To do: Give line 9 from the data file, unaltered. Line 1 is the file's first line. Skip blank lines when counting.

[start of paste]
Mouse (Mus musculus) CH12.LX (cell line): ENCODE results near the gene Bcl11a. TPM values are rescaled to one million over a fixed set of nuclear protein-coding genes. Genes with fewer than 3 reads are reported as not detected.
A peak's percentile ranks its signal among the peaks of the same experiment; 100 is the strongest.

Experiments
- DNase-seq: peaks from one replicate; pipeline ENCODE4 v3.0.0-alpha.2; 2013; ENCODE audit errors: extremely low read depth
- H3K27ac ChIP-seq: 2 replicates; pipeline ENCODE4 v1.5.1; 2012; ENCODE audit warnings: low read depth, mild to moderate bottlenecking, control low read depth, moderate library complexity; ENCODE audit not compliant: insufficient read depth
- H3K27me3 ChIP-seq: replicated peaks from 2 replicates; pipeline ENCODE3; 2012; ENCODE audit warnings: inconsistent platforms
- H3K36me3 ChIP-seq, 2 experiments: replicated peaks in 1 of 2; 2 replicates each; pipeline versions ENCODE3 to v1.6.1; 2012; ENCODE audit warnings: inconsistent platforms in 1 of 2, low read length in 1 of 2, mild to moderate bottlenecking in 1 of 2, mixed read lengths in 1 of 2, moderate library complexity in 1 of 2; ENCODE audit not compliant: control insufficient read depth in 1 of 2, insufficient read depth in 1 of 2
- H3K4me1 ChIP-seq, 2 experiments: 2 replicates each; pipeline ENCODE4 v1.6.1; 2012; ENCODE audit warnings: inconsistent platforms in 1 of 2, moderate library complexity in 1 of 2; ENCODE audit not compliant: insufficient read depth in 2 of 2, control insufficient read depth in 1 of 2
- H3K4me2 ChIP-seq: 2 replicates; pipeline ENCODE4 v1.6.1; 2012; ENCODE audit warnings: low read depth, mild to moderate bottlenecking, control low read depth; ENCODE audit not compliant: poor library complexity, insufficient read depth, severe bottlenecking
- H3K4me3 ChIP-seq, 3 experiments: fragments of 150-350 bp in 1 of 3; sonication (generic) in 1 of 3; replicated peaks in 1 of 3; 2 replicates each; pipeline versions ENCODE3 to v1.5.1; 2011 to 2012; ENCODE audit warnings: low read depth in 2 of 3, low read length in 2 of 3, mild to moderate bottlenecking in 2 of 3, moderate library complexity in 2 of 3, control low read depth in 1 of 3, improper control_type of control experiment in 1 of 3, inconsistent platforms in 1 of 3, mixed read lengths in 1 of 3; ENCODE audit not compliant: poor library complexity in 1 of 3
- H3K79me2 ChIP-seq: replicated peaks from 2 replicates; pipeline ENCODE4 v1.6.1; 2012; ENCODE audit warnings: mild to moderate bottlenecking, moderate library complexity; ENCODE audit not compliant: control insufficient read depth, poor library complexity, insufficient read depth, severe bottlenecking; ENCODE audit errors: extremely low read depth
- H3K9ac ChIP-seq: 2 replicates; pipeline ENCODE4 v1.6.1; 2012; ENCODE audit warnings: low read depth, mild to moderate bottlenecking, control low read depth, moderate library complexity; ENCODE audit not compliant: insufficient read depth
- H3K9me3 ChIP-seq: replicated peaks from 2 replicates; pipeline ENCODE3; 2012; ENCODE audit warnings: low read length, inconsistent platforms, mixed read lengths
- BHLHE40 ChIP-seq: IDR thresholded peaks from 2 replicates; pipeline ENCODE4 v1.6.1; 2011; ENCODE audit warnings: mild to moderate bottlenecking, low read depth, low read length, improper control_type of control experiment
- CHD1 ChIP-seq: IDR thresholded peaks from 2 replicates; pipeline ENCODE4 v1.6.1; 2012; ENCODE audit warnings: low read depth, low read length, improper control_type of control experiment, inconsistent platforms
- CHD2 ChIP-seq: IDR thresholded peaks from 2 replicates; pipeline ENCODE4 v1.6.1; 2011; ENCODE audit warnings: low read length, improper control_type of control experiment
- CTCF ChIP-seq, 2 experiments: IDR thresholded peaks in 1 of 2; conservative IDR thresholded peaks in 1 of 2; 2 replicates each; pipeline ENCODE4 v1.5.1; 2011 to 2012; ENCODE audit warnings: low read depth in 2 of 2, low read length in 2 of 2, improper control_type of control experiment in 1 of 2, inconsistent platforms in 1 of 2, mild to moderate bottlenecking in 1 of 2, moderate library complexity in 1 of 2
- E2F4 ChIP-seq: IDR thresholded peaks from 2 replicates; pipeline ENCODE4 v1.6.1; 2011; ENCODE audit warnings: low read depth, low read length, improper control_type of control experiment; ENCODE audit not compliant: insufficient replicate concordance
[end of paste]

- H3K4me2 ChIP-seq: 2 replicates; pipeline ENCODE4 v1.6.1; 2012; ENCODE audit warnings: low read depth, mild to moderate bottlenecking, control low read depth; ENCODE audit not compliant: poor library complexity, insufficient read depth, severe bottlenecking